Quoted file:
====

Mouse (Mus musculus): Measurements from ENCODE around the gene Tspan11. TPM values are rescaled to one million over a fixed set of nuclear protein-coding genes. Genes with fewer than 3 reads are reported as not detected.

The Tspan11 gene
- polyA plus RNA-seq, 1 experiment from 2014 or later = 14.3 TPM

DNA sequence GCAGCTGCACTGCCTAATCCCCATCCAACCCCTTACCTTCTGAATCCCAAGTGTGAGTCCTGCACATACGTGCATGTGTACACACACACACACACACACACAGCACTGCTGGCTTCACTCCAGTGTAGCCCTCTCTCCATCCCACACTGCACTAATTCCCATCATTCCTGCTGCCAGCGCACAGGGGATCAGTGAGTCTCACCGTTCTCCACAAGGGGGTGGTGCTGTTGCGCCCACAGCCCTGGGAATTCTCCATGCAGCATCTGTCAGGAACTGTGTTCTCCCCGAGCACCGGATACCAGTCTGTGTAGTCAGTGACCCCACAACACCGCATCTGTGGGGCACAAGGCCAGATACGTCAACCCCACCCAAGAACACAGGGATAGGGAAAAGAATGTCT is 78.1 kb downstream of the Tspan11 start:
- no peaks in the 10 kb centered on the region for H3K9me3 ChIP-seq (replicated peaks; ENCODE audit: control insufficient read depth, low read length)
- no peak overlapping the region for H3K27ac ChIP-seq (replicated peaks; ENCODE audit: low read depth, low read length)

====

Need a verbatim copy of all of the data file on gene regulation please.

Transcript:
Mouse (Mus musculus): Measurements from ENCODE around the gene Tspan11. TPM values are rescaled to one million over a fixed set of nuclear protein-coding genes. Genes with fewer than 3 reads are reported as not detected.

The Tspan11 gene
- polyA plus RNA-seq, 1 experiment from 2014 or later = 14.3 TPM

DNA sequence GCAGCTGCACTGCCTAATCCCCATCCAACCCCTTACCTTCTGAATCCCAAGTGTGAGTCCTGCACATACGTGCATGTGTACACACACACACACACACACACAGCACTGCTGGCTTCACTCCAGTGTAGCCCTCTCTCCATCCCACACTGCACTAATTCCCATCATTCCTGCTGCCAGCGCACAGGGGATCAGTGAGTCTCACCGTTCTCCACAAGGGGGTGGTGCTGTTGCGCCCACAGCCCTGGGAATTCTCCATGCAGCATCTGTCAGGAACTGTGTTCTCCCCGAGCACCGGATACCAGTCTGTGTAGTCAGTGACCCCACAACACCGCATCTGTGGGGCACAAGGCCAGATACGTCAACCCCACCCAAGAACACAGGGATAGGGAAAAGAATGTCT is 78.1 kb downstream of the Tspan11 start:
- no peaks in the 10 kb centered on the region for H3K9me3 ChIP-seq (replicated peaks; ENCODE audit: control insufficient read depth, low read length)
- no peak overlapping the region for H3K27ac ChIP-seq (replicated peaks; ENCODE audit: low read depth, low read length)